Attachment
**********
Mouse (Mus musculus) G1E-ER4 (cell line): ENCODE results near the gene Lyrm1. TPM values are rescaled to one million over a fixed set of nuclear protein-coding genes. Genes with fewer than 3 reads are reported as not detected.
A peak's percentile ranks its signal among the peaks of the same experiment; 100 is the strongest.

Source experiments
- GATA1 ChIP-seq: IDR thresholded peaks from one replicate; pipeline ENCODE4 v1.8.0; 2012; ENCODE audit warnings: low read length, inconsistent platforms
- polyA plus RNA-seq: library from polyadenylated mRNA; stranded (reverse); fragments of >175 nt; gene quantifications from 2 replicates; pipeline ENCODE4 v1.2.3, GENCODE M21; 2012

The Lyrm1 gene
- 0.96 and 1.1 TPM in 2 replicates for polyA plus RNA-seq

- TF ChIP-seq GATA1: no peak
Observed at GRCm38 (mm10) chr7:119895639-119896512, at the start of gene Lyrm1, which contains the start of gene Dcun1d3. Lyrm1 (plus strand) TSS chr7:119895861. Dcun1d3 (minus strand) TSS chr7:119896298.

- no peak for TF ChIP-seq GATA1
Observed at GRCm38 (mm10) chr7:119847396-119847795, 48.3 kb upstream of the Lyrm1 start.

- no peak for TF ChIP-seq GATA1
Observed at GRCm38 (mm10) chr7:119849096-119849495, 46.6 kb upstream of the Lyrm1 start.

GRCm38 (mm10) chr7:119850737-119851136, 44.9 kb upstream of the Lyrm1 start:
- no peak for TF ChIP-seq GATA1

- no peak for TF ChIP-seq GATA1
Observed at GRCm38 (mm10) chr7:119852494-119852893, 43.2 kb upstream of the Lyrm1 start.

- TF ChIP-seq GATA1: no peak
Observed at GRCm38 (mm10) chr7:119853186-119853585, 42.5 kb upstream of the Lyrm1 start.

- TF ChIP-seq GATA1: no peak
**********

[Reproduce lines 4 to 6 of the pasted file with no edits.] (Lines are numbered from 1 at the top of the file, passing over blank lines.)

- GATA1 ChIP-seq: IDR thresholded peaks from one replicate; pipeline ENCODE4 v1.8.0; 2012; ENCODE audit warnings: low read length, inconsistent platforms
- polyA plus RNA-seq: library from polyadenylated mRNA; stranded (reverse); fragments of >175 nt; gene quantifications from 2 replicates; pipeline ENCODE4 v1.2.3, GENCODE M21; 2012

The Lyrm1 gene